For researchers on the lookout for a qualified pool of respondents for their surveys, social media can be a tempting place to look.
However our own recent research indicates that most online researchers (60%) aren’t drawing from public social networks to gather survey responses.
What makes researchers so hesitant about mining social networks for survey data, and are there any ways to overcome these issues?
Who is Using Social Media for Surveys
According to our survey of 866 online researchers, only 39% of market researchers are distributing their surveys on social media.
Of those who are using a social network, there are some interesting trends:
- Researchers aged 25-34 are the most likely to distribute their surveys via social media; they’re also the most likely to encourage their respondents to share their surveys within social networks.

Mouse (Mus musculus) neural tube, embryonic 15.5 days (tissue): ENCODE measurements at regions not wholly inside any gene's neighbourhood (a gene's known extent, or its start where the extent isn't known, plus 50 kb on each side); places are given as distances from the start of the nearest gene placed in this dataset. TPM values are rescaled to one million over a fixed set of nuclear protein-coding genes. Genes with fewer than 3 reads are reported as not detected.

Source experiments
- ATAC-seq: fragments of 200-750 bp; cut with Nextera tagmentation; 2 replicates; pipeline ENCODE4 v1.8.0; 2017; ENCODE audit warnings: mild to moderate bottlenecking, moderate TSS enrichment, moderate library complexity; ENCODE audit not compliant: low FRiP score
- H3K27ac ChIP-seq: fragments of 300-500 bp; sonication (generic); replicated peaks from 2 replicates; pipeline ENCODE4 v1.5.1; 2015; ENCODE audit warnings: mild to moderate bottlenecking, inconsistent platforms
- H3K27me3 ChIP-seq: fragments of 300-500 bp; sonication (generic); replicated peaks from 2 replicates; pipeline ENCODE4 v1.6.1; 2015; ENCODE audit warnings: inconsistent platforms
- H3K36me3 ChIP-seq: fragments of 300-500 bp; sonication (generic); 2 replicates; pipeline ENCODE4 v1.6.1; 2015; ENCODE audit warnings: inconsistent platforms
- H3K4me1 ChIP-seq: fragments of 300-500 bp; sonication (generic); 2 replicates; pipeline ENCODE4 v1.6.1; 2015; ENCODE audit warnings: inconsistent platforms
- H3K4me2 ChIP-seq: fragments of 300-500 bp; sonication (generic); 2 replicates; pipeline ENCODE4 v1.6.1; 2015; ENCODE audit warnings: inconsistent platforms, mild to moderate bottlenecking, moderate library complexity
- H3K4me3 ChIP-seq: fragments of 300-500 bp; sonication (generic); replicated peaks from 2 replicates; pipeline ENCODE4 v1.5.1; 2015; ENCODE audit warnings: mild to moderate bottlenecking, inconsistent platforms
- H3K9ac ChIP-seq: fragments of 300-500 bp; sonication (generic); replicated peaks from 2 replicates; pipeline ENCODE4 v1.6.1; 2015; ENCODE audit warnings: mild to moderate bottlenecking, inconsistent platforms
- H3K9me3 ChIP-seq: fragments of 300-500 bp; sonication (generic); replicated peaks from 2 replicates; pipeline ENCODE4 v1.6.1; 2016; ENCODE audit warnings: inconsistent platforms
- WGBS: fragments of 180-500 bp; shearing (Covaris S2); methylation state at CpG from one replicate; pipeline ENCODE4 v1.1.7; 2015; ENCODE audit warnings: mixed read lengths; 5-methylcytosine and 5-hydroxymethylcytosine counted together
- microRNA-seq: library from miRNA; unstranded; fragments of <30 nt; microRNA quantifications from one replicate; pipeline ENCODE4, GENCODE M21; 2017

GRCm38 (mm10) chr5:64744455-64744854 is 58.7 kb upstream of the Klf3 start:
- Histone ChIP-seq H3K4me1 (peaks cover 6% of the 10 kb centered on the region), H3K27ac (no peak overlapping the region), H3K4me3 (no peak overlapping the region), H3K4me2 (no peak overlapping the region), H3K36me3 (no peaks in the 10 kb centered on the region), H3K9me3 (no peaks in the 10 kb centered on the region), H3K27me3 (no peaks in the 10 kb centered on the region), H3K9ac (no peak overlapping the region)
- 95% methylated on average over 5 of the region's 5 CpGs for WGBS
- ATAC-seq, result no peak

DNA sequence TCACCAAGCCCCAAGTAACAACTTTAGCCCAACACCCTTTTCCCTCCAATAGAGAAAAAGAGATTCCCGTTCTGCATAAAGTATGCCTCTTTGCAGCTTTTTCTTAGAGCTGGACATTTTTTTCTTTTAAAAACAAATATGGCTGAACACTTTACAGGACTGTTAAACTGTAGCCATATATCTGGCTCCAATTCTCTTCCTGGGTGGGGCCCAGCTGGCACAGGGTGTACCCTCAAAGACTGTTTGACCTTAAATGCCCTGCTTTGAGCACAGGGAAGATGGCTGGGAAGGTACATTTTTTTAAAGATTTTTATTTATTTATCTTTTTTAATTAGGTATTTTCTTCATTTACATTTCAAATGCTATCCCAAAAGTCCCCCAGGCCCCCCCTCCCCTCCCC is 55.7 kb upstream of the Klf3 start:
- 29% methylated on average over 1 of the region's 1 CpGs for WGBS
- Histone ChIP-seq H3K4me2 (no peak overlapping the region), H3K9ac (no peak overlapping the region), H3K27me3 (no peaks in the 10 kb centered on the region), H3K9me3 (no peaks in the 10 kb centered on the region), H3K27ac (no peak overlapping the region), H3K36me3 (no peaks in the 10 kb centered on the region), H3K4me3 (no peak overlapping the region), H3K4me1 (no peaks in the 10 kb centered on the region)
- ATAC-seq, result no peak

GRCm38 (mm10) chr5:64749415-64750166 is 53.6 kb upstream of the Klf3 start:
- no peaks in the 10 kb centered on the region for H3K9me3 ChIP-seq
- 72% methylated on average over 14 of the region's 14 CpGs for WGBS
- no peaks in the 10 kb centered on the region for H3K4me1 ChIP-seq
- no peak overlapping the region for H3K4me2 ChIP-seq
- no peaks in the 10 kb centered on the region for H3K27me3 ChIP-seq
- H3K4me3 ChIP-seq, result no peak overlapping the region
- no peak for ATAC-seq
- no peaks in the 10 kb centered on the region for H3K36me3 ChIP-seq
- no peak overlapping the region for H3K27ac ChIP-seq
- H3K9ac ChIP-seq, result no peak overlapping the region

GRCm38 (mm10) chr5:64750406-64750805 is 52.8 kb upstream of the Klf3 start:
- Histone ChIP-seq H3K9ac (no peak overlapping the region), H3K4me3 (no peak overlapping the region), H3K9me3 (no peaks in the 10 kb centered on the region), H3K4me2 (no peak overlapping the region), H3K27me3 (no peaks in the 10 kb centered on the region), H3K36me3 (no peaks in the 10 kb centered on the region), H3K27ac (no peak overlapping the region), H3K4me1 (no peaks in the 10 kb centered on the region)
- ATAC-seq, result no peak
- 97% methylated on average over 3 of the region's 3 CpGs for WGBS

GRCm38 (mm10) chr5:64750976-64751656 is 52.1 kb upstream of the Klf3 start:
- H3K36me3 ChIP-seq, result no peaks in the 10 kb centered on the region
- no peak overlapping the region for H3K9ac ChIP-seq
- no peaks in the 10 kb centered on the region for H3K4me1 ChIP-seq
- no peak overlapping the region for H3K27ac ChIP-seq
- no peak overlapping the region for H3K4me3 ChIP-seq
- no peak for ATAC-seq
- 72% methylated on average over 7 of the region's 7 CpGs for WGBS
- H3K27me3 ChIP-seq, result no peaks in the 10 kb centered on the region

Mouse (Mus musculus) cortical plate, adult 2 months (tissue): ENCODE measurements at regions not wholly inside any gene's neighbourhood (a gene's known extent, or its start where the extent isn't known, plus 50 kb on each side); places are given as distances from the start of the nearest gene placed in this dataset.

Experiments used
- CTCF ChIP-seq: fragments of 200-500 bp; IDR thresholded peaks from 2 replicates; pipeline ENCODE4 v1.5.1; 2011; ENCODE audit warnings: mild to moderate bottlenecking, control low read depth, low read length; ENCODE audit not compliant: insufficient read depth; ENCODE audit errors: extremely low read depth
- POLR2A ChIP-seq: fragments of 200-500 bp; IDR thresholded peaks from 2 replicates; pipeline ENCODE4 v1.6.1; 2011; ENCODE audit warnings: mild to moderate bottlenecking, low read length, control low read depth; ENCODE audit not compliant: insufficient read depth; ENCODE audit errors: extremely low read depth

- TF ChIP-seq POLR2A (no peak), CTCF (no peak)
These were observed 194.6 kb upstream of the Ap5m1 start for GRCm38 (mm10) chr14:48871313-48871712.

- Those over 55 years old were very unlikely to distribute surveys or survey results on social media.
- The under 24 age group was the most unlikely to share survey results on social media (89% said they did not do so).
Most Popular Social Networks for Surveys
Of those who are using social media as part of their survey strategy, Facebook is by far the most preferred network for distributing both surveys and results.
Twitter came in second, followed by LinkedIn:
Challenges of Distributing Surveys Via Social Media
As we’ve seen, the majority of researchers aren’t using social media for surveys.
But when we dug a little deeper, we discovered that most researchers were hesitant about getting responses through social media because they couldn’t control who took their surveys.
Some things we heard from researchers were:
“Our surveys are targeted at specific users and personas. We just can’t do that with social media.”
“Social media would ‘invite’ people who cannot participate.”
“I think my company is not prepared to handle social media marketing and the relationship with our customers in this environment.”